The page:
Face it; our four-legged friends are increasingly considered as much a part of the family as Mom, Dad, and the kids. Pampered pooches and fussed over felines have as many toys as any other member of the household. And why not? They give us so much in return.
The Public Health Agency of Canada notes that pets aren’t just fun things to have around; they actually improve the health of family members. Research indicates the benefits are most marked in older family members, especially those who have suffered loneliness after the loss of a spouse, and those who have high blood pressure or several other medical conditions. For active seniors, dogs also make great walking and jogging companions. Of course, good hunting dogs are a must for outdoorsmen of any age. No wonder we like to take our pets along when we travel.
If you’re among the thousands of travelers who bring their four-footed family members along on holidays involving plane travel, you might be in for some surprises.
Before you set out for the airport, do a bit of homework. Just because things went smoothly last time Fido or Scare-D Cat took a flight doesn’t mean the same rules currently apply.
Some airlines have made the decision to stop carrying pets on any flight. Air Canada is leading the pack, thanks to a lawsuit that arose after a four-year-old dog named Silas passed away on one of the carrier’s flights.
To cut the story short, as of September 18, 2006, pets are no longer allowed in the cabin of Air Canada’s aircraft unless they are certified, professionally-trained service animals assisting customers with disabilities. Further, as of July 15, 2007, pets will no longer be carried in the baggage compartment. (Check Air Canada’s website for exceptions.)
Given the airline industry’s pattern of copied behaviour, expect to see other carriers following suit.
There are things you can do before arriving at your destination to ensure you and Spot or Fluffy have a safe and stress-free experience. Here are a few suggestions:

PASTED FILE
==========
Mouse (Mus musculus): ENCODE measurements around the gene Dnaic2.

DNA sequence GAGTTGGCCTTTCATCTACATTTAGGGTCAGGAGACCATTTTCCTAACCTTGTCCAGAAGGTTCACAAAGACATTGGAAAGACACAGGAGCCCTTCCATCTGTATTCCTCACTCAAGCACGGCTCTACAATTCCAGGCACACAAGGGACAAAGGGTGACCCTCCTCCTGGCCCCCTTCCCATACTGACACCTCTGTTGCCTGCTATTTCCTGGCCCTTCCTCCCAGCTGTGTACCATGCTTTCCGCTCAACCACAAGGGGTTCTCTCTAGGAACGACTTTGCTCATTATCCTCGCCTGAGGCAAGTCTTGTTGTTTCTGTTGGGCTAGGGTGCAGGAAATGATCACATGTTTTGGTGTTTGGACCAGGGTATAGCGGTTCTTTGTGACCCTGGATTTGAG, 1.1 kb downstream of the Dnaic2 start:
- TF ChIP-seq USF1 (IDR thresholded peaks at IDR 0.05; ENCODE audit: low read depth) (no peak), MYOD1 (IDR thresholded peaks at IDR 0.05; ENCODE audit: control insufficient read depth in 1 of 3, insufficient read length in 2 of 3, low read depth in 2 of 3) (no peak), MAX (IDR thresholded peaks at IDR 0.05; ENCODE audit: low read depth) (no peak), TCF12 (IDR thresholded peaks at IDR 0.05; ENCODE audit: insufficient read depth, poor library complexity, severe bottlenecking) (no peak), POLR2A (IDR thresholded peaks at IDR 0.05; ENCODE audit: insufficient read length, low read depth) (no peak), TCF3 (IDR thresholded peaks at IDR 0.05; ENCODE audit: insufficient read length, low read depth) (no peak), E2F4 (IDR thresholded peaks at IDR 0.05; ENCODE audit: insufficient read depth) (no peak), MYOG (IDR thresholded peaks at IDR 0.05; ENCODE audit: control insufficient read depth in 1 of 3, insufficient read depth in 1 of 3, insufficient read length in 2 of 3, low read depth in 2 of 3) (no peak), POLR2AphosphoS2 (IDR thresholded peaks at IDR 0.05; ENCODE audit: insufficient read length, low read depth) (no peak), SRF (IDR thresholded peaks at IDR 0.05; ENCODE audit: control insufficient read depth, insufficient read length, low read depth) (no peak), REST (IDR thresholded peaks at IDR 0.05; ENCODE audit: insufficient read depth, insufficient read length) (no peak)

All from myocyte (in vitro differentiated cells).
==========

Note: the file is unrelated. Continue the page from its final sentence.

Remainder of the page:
Before booking a flight:
1) Perhaps the most important question to consider concerns the possible death of your pet while en route. Even under ideal conditions, the stress of air travel can be too much for some animals. Are you willing to subject your pet to that risk?
2) If Scamp is still destined to fly, obtain a written copy (often available on airline websites) of the airline’s policy regarding animal travel. Read the fine print. Be sure you understand everything in the document and are comfortable with the conditions set out.
Before heading to the airport:
1) Make sure you have the proper transportation container for your pet before heading to the airport. Check the airline’s policy for information.
2) Be sure to have all the appropriate health papers available at check-in. Note that what is deemed “appropriate” documentation varies between airlines and countries of destination. Again, do your homework by checking with airlines and the subject country’s embassy to ensure you have the correct documents.
3) Be sure to have enough food and water in your pet’s kennel to last them through the journey. If your animal is in cargo, you won’t be able to drop by with extra treats during the flight.
4) Ask your vet about mild sedatives, motion sickness drugs and other medications that may increase the animal’s comfort during the trip.
Keep these things in mind, and everyone is sure to have a holiday to howl and purr about.